Museum Anthropology Leaders: David Delgado Shorter, Professor & Vice Chair, Department of World Arts and Culture, University of California - Los Angeles, Part 1 of 2

Exclusive Museum Anthropology Blog Interview with David Delgado Shorter, Professor & Vice Chair, Department of World Arts and Culture, University of California - Los Angeles.

This interview is the fifth installment in our series, Museum Anthropology Leaders, where blog intern Lillia McEnaney will be interviewing various anthropological museum professionals. This interview is very different than the rest, for Dr. Shorter is the first interviewee who is not a classical museum anthropologist. 

This interview was conducted over written email correspondence. 

This is Part 1 of 2

Q: Can you please explain to the readers how your familial and cultural background impacted your decision to study culture?
A: I grew up in Alamogordo, New Mexico, near where the first atom bomb was tested. My father worked out in the desert on top-secret projects and I spent my years before preschool living with my great grandmother in the housing projects. My mother made sure that I was very connected to her family’s history. We regularly visited my great, great grandmother (whose brother ran with Billy the Kid) up in Lincoln County. Because my father was of German-mixed ancestry, and my mother of mixed Hispanic/Mexican/Indian ancestry, and because I spent my weekdays in the projects but weekends living in the wealthier subdivisions of the city, and because we lived near an air force base with many people moving in and out from different countries, I think I was quite early aware of cultural differences in term of ethnicity, class, and nationality. We were often traveling through the Mescalero Apache community up the highway as well, so early on I was fascinated by religious differences as they could be discerned through ritual and self-representation. Of course, at the time we are not consciously strategizing these factors into what we call our drives or motivations; looking back, I can now see how these environments and communities shaped me.

Q: You mentioned that you got your start in digital curation. Can you please elaborate on this?
A: After graduating from the History of Consciousness Department at UCSC in 2002, I
was noticing how the Internet seemed to be a game changer. (See a comparison here). For example, the now bankrupt Borders Books, Inc. had stores in almost every city. I wanted to test the waters of new modes of publishing, so to speak. I applied to the Hemispheric Institute of Performance and Politics at NYU for one of their small grants to develop an online research project. With their, I think it was $3,000.00, and some of my own monies, I realized that a website could meet multiple purposes at once. If done well, a website could attract non-academics and teach them some things about a culture or tribe without playing into ethnic voyeurism. A site could help academics by providing them research, field notes, and media. For the community being represented, such a site could also include archival materials not easily seen elsewhere as well as language tutorials. And unlike a book, the site could be revised, be free, and have a discussion blog. That site was my first opportunity to not only think about what should be used to represent, but how the act of representation might best be accomplished through the graphics, design, and dynamics of the represented culture. The color choices, the movement between screens, and the primary language were all from Yoeme (Yaqui) practices. The result ended up being a product that enabled my tribal collaborators to recognize that I had been paying close attention for the previous, at that point, ten years. Since they were primarily not literate, seeing and hearing my representational work meant a lot to them. Kids enjoyed seeing their language on something as cutting-edge as the Internet.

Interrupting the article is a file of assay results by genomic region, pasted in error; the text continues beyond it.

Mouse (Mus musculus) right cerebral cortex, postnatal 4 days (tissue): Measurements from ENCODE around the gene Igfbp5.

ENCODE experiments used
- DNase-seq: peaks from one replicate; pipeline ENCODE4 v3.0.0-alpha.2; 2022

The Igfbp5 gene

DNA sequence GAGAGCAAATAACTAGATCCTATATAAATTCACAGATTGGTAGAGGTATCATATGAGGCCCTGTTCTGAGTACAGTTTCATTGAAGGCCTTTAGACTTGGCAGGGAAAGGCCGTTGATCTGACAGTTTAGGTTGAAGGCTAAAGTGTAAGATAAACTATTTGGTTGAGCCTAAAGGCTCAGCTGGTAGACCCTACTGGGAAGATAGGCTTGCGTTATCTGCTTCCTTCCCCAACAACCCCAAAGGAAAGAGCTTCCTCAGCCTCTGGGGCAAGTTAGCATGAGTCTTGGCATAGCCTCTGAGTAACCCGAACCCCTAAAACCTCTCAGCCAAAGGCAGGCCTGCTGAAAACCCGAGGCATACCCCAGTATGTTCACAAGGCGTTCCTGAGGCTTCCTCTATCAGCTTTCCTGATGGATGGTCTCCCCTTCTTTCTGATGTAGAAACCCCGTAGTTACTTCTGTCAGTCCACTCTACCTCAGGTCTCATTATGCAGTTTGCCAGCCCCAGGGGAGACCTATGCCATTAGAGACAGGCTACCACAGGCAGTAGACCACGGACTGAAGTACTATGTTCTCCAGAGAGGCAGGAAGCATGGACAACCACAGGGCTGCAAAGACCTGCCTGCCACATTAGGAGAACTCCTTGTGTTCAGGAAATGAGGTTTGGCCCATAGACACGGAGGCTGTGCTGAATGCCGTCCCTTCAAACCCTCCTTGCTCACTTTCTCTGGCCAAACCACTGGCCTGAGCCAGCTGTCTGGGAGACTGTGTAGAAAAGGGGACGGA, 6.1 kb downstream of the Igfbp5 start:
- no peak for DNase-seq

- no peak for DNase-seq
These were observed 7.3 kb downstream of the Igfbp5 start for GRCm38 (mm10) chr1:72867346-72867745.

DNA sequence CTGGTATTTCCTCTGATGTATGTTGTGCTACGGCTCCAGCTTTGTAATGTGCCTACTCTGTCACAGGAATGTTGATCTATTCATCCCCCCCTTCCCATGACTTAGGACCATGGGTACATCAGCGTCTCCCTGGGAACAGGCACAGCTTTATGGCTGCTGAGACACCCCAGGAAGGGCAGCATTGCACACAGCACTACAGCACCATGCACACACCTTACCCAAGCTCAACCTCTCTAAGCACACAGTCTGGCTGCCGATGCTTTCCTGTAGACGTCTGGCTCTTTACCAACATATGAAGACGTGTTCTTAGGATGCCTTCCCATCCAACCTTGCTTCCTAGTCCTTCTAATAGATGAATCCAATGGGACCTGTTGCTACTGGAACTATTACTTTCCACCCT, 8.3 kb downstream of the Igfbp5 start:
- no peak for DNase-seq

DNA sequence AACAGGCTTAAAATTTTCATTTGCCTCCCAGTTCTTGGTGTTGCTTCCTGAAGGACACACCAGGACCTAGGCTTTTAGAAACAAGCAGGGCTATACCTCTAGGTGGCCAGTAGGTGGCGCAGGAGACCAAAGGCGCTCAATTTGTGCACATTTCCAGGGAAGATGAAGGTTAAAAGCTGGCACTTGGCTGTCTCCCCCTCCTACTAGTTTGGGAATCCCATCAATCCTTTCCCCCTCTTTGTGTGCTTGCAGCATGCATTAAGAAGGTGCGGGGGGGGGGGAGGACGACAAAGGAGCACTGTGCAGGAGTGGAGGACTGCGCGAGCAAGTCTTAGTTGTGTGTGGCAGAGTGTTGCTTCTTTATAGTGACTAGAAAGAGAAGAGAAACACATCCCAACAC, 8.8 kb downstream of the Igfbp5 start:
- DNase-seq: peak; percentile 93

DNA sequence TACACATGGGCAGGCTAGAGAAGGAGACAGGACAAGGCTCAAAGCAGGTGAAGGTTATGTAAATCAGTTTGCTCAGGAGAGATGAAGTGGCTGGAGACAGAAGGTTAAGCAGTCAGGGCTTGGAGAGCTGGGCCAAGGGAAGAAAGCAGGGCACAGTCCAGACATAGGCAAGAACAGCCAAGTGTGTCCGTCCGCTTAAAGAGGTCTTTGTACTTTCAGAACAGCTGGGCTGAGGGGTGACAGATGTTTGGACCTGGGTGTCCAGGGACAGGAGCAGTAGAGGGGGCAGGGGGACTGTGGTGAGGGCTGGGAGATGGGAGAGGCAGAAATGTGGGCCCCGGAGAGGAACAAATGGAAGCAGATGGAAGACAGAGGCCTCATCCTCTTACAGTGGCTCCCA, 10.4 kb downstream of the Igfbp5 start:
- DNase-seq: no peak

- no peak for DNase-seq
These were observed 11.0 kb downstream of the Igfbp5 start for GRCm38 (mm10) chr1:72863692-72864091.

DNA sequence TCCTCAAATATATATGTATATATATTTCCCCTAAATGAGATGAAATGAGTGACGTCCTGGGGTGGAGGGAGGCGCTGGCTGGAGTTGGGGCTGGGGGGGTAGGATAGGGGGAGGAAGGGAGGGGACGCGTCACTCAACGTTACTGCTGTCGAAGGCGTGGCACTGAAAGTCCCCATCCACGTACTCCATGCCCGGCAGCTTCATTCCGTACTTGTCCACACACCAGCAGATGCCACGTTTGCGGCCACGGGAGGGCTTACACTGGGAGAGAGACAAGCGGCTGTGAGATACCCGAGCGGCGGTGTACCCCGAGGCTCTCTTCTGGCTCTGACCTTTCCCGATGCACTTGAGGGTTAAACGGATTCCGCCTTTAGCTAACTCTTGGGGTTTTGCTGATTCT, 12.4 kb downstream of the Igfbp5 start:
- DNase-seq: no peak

Q: Seth [Schermerhorn, Hamilton College, Religious Studies Department] informed me that you worked closely with the Yaqui collection at UCLA. Can you reflect on your experience curating this collection at the Fowler?
A: The Fowler Museum told me in 2013 that they had a collection of Yaqui masks
contributed to them by Carlos Castaneda. I was immediately interested in working with
them since supposedly Castaneda had contrived all of his fieldwork among the Yoemem
(Yaquis). Before this experience, I had primarily worked only with intangible materials or
original works by indigenous artists, so this was the first time I “put on the gloves” as a
curator of objects. I went into their collections with their specialists and we examined
what they had been given and the condition of the masks. They also had some incredible rattles made from moth cocoons. From their larger collection, there were a few that would have been quite exciting to show but tribal codes of conduct do not allow for their display. It was an easy decision to exclude them since their absence would not have detracted from a still very exciting display. And we are quite fortunate that in the Yoeme case, the particular mask genre we displayed, the pascola or pahko’ola masks, do not have any ontological status in and of themselves. While the masks ceremonially have and instill much power, Yoeme artists also make them to be displayed on walls as crafts of incredible skill and beauty.